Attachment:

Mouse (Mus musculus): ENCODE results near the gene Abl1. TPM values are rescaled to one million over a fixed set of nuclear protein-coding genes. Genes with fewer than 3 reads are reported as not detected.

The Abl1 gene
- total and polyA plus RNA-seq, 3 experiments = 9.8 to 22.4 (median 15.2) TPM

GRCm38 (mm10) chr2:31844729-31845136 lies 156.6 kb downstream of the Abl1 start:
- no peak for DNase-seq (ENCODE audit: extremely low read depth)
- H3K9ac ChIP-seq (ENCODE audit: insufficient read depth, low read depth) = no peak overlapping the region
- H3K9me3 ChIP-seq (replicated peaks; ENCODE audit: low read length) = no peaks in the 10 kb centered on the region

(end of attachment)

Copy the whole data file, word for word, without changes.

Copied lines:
Mouse (Mus musculus): ENCODE results near the gene Abl1. TPM values are rescaled to one million over a fixed set of nuclear protein-coding genes. Genes with fewer than 3 reads are reported as not detected.

The Abl1 gene
- total and polyA plus RNA-seq, 3 experiments = 9.8 to 22.4 (median 15.2) TPM

GRCm38 (mm10) chr2:31844729-31845136 lies 156.6 kb downstream of the Abl1 start:
- no peak for DNase-seq (ENCODE audit: extremely low read depth)
- H3K9ac ChIP-seq (ENCODE audit: insufficient read depth, low read depth) = no peak overlapping the region
- H3K9me3 ChIP-seq (replicated peaks; ENCODE audit: low read length) = no peaks in the 10 kb centered on the region